I have been trying to study scripture, because I so often hear that, “how can one be knowledgeable of one’s faith if one does not read the Bible?”, which of course makes sense. But then on the other hand, I hear people say, “don’t read it because all you will do is confuse yourself.”, of which I am the latter.

Like I said, I never went to Catholic school, studied deep into the faith or read scripture, so I am making huge errors along the way as I grow.

Understanding that what the Church declares is authoritative and ultimately derived from God’s word and thus is acceptable, is a very difficult thing for me at the moment. My constructs before were much different, coming from a Protestant background. Even Fr. told me that now that I am growing more deeply in the faith that I am seeing myself for the sinful person I am and this is just part of the process. A painful one yes.

So it make take time for me to come to terms with it, because as we all know, once we die, that’s it, no going back, and we either spend eternity with our Lord Jesus Christ, or we rot in the pits of Hell. So I want to be as holy as a man as I can by loving Jesus as much as I can and removing as much sin from my life as I can, and following and trusting in Him, because the repercussions of misunderstanding God’s Word is eternal.

I think you’re doing an awesome job. To take the responsibility to educate one’s conscience more fully is one that most people neglect in deference to the cares of the world. It leads to a lot of sin. One way to form your conscience is to ask questions on these forums. Another is to keep an open mind. Another is to trust in God and his Church even when something doesn’t make sense. I’d say you’re nailing these 100% - again, that’s awesome! Even if you get it wrong, the desire to please God is very commendable. Thanks for sharing.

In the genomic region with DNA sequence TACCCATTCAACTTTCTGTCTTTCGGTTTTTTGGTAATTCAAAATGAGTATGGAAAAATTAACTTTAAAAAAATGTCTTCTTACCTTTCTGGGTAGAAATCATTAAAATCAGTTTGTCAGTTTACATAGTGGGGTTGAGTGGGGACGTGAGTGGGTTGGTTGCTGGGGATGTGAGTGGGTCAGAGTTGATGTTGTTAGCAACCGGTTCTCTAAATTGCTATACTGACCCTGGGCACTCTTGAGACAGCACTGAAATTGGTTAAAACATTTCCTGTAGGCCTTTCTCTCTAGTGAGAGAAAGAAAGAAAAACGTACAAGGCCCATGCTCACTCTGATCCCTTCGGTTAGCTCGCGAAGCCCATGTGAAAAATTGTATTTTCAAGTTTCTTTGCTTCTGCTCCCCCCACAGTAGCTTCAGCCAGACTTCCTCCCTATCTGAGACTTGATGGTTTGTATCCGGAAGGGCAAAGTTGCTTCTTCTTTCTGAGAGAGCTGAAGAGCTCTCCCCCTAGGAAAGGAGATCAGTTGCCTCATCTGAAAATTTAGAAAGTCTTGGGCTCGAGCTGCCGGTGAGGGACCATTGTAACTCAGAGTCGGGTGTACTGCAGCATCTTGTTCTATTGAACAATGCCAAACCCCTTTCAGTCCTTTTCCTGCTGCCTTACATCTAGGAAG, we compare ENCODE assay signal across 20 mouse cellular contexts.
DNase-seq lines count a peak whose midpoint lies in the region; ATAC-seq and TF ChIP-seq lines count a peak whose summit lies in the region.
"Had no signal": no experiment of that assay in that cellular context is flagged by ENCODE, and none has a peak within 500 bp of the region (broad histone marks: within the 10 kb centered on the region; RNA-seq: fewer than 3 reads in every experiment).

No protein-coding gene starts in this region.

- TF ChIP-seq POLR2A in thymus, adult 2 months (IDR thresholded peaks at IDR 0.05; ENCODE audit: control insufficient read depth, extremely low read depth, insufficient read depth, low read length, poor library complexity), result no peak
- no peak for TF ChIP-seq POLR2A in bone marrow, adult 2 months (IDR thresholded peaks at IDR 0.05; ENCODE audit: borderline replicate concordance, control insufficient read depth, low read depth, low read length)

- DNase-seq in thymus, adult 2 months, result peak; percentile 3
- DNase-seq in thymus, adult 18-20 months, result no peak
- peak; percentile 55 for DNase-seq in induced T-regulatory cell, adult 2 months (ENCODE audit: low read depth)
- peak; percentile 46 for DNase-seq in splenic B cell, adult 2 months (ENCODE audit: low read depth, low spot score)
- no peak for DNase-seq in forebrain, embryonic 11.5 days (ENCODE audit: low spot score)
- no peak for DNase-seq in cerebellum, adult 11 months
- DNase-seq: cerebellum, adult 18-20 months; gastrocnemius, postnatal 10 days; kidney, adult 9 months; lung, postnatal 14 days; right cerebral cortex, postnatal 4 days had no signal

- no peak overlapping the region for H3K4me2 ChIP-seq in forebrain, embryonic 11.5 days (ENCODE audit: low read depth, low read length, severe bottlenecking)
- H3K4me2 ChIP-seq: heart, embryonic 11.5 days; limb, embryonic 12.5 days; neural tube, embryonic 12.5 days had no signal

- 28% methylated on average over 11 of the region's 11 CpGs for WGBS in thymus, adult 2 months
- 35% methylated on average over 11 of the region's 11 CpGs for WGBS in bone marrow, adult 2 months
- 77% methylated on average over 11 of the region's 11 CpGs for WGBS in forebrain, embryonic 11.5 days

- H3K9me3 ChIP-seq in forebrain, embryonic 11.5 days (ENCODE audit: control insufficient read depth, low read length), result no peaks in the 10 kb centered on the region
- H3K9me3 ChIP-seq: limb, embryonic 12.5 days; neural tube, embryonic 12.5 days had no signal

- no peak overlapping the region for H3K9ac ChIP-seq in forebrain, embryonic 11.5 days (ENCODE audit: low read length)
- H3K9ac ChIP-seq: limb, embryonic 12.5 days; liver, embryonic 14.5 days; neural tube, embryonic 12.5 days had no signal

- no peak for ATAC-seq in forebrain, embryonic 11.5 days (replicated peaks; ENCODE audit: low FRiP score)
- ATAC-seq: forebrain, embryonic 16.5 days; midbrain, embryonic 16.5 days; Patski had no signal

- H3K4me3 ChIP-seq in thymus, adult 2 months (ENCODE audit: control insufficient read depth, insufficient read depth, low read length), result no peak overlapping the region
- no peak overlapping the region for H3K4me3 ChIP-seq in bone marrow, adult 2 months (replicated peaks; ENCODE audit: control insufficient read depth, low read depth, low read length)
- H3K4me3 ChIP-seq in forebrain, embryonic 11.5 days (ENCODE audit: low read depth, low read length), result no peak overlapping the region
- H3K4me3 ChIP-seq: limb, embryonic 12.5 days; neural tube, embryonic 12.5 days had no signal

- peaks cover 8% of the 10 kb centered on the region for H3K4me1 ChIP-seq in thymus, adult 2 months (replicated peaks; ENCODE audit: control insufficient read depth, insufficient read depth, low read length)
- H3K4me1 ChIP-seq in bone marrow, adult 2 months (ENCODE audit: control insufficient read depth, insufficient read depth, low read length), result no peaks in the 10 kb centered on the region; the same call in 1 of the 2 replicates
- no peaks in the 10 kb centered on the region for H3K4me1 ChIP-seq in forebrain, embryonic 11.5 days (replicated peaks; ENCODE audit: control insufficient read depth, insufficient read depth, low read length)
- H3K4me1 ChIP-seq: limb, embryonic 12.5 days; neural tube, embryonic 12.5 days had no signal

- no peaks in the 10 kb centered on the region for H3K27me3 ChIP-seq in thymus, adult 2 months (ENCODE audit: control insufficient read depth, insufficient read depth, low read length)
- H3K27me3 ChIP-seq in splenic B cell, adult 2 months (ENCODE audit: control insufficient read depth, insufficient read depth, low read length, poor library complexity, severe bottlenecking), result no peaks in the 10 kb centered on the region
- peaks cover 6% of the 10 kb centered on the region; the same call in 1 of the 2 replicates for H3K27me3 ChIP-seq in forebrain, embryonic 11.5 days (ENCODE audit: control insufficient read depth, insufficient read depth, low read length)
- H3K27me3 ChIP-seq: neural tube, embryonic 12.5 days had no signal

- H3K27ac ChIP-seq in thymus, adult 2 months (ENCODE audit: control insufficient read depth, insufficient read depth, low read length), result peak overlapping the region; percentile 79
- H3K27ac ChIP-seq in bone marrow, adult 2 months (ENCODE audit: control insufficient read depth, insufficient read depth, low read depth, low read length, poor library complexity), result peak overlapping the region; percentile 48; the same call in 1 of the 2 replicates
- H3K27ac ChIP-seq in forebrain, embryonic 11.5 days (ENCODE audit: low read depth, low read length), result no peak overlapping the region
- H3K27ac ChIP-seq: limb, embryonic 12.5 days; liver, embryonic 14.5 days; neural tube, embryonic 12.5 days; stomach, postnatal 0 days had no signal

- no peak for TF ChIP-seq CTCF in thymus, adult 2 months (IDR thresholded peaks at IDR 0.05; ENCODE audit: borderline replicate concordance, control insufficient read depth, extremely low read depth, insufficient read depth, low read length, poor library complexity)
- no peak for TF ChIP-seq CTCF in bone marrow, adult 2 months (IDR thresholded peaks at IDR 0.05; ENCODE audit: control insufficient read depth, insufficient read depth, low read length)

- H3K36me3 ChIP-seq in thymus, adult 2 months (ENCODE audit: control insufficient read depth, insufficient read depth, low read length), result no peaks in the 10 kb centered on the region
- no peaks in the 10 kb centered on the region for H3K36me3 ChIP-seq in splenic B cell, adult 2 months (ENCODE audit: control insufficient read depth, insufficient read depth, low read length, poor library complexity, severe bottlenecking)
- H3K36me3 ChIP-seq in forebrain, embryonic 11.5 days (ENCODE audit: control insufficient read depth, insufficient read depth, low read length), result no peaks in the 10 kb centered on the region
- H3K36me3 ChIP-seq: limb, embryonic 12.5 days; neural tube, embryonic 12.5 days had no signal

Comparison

You will not find that the Church ever condemned reading the Scriptures, if it did it would utterly negate Scriptures themselves.
Now it is also important to understand that sometimes it is very hard to fully comprehend the Scriptures. They are the word of God and sometimes they convey multiple messages that one needs to discern.
Remember this passage from the Acts of the Apostles in New Testament to illustrate the point:

Acts Chapter 8
8:27 And rising up, he went. And behold, an Ethiopian man, a eunuch, powerful under Candace, the queen of the Ethiopians, who was over all her treasures, had arrived in Jerusalem to worship.
8:28 And while returning, he was sitting upon his chariot and reading from the prophet Isaiah.
8:29 Then the Spirit said to Philip, “Draw near and join yourself to this chariot.”
8:30 And Philip, hurrying, heard him reading from the prophet Isaiah, and he said, “Do you think that you understand what you are reading?”
8:31 And he said, “But how can I, unless someone will have revealed it to me?” And he asked Philip to climb up and sit with him.
8:32 Now the place in Scripture that he was reading was this: “Like a sheep he was led to the slaughter. And like a lamb silent before his shearer, so he opened not his mouth.
8:33 He endured his judgment with humility. Who of his generation shall describe how his life was taken away from the earth?”
8:34 Then the eunuch responded to Philip, saying: “I beg you, about whom is the prophet saying this? About himself, or about someone else?”
8:35 Then Philip, opening his mouth and beginning from this Scripture, evangelized Jesus to him.
8:36 And while they were going along the way, they arrived at a certain water source. And the eunuch said: “There is water. What would prevent me from being baptized?”
8:37 Then Philip said, “If you believe from your whole heart, it is permitted.” And he responded by saying, “I believe the Son of God to be Jesus the Christ.”
8:38 And he ordered the chariot to stand still. And both Philip and the eunuch descended into the water. And he baptized him.
8:39 And when they had ascended from the water, the Spirit of the Lord took Philip away, and the eunuch did not see him anymore. Then he went on his way, rejoicing.
8:40 Now Philip was found in Azotus. And continuing on, he evangelized all the cities, until he arrived in Caesarea.

A couple of notes here, the eunuc man was not an illiterate, in fact we are told he is a powerfull man overseeyer of the kingdom’s treasure “the secretary of the treasury”.